A Message to the Huntingdon Family from President West
September 23, 2020
Dear Huntingdon Family,
On June 1, following several months of work, the College announced that we had been awarded a Vocation Across the Academy Grant from the Council of Independent Colleges (CIC) Network for Vocation in Undergraduate Education (NetVUE). With this new grant, we are now able to give our students not only the opportunity to think about and discover their callings in life — which we have made an institutional priority for the last two decades — but also to think about, and discover, how race and justice issues impact that experience of vocational reflection and self-discovery. The grant was developed by an outstanding project roster consisting primarily of Huntingdon faculty from a wide variety of academic disciplines. Much of the programming envisioned in the grant centers around curricular and co-curricular academic experiences and readings, as well as the creation of new courses and adaptation of existing courses.
On June 10, shortly after the announcement of that grant, I created the Huntingdon College Race and Justice Initiative (RJI) with three Working Groups — Alumni Engagement, Student Engagement and Academic Engagement — and appointed Interim Vice President for Academic Affairs and Dean of Faculty Dr. Tom Perrin as RJI Chair. My hope at the time was that, through the Race and Justice Initiative, Huntingdon would seize the energy surrounding nationwide efforts to redress racial injustice and build upon the June 1 grant by engaging a wide swath of leadership — not only academic leadership but also alumni and student leadership all working in a coordinated, complementary endeavor. My hope was that our College would work more intentionally than we have ever worked to be a place where students who are Black, Indigenous and People of Color (BIPOC) can thrive. My hope was that this College of the United Methodist Church would work to rededicate ourselves to living up to our Judeo-Christian heritage of full opportunity, full justice and full reconciliation. My hope was that we would make The Home We Love So Well the best of all possible homes for all God’s people to study and be formed in wisdom… and thus be prepared justly to go forth in service.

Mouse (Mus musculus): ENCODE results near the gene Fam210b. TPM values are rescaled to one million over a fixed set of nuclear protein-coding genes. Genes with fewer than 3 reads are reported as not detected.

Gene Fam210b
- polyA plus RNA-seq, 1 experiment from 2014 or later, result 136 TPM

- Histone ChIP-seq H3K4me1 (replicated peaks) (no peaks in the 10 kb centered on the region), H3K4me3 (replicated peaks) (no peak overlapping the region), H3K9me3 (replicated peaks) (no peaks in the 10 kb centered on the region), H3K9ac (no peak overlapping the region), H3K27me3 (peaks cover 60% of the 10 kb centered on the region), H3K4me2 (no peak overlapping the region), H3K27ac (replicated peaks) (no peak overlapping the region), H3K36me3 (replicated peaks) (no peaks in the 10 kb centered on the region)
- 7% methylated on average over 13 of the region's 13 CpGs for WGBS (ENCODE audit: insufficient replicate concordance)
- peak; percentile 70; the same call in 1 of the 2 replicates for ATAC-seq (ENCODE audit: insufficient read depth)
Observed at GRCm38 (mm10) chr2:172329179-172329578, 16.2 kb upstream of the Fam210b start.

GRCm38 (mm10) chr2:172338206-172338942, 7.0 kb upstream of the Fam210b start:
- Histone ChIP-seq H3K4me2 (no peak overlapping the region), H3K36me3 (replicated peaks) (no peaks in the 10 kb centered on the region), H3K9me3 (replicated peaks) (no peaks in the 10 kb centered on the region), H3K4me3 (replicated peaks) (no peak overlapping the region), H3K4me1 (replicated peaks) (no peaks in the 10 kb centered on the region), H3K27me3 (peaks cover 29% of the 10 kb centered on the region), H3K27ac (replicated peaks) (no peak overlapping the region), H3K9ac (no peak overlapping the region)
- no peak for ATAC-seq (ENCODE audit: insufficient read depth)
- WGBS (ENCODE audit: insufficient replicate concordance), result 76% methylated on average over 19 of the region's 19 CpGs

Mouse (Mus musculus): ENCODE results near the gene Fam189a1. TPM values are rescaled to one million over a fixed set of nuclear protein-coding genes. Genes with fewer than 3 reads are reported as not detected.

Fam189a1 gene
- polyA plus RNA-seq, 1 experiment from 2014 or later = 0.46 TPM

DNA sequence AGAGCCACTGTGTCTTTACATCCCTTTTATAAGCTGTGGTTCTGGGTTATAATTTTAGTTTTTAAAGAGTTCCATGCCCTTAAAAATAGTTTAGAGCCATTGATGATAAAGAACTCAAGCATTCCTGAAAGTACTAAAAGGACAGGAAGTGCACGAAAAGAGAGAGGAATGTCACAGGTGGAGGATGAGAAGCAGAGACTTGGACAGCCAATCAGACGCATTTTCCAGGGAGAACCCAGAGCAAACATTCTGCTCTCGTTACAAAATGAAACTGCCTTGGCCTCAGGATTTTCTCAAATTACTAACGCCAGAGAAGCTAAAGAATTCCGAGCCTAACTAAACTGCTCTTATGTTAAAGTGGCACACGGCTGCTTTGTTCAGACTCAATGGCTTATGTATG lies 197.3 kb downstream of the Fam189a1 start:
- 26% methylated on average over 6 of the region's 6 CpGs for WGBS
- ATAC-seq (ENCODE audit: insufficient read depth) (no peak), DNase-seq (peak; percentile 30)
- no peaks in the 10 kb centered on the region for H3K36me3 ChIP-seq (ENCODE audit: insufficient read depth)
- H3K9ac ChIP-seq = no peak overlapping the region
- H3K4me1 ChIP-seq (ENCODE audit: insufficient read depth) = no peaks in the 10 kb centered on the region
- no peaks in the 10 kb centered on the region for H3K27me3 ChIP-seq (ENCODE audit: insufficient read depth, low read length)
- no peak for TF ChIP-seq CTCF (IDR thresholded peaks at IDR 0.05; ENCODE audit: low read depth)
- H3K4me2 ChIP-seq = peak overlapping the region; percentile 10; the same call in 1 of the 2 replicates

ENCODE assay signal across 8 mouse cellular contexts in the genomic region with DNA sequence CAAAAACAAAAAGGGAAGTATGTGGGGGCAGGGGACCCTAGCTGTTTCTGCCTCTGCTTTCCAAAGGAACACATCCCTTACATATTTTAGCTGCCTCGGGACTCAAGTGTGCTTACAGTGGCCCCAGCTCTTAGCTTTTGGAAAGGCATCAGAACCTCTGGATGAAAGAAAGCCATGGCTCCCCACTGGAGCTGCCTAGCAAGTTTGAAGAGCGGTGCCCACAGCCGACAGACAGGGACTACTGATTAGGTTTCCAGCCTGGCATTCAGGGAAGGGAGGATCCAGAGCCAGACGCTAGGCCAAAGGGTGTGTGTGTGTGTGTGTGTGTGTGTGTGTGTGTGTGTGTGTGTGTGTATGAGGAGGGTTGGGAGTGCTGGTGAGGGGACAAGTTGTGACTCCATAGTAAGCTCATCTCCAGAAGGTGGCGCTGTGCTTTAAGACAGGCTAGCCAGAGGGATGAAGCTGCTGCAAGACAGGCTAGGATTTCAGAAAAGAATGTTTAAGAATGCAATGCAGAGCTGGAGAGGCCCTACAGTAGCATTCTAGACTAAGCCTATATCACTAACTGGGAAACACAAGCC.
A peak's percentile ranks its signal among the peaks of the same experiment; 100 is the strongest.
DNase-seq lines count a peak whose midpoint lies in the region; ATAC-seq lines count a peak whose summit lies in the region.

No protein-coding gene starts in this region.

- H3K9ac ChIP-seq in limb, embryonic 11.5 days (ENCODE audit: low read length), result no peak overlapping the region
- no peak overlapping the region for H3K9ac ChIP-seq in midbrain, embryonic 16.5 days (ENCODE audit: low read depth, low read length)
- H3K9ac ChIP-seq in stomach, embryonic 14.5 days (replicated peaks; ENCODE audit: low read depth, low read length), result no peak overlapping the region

As we reach fall midterm, I am writing to report that my hopes in creating the Race and Justice Initiative are being realized thanks to the more than 50 alumni, students, faculty, staff and trustees who have been engaged since mid-June in one of RJI’s three Working Groups: Alumni Engagement, Student Engagement and Academic Engagement. They have my profound gratitude and appreciation. Already, their work is giving us the opportunity to think about and act upon the deepest of moral questions that face not only our society but our College. In this message, I want to provide an update to the Race and Justice Initiative’s work. I also want to speak with you as your President about RJI’s importance to the identity and the mission, the present and the future, of Huntingdon in a global and complex world that needs informed, thoughtful, courageous, ethical citizen leadership.
MIDTERM UPDATE ON THE RACE AND JUSTICE INITIATIVE’S WORK
The Alumni Engagement Working Group is actively committed to six goals and has invited all alumni of the College to join its work: (1) Finding, informing and reconnecting with “hidden” alumni who are Black, Indigenous and People of Color (BIPOC); (2) Increasing BIPOC alumni campus presence and participation as speakers and mentors; (3) Supporting the Black Student Union (BSU) in highlighting its value on campus and off; (4) Assisting students, especially BIPOC students, with career and vocation programs; (5) Recruiting BIPOC students to Huntingdon; and (6) Raising funds to match the Vocation Across the Academy Grant, as well as funds for the BSU. Ms. Laura Tyree Brelsford ’05, Director of Alumni Engagement, is eager to speak with anyone wishing to plug into this vital work, and she can be reached at 334/833-4563 or firstname.lastname@example.org.
The Student Engagement Working Group has been busy this fall discussing and planning for a series of Courageous Conversations on campus, and faculty are submitting course proposals in support of the prospective minor in African American Studies being shepherded by the Academic Engagement Working Group. More information about both of these projects will be forthcoming as the fall term progresses.
Last week, Dean Perrin and I issued a directive advancing the goal of the Academic Engagement Working Group to increase diversity on the College’s faculty. Effective immediately, the shortlist presented to the President for a faculty appointment must include a diverse pool of finalists. I am fully committed to increasing diversity on the faculty and have made that goal of the Race and Justice Initiative a major priority of my presidency.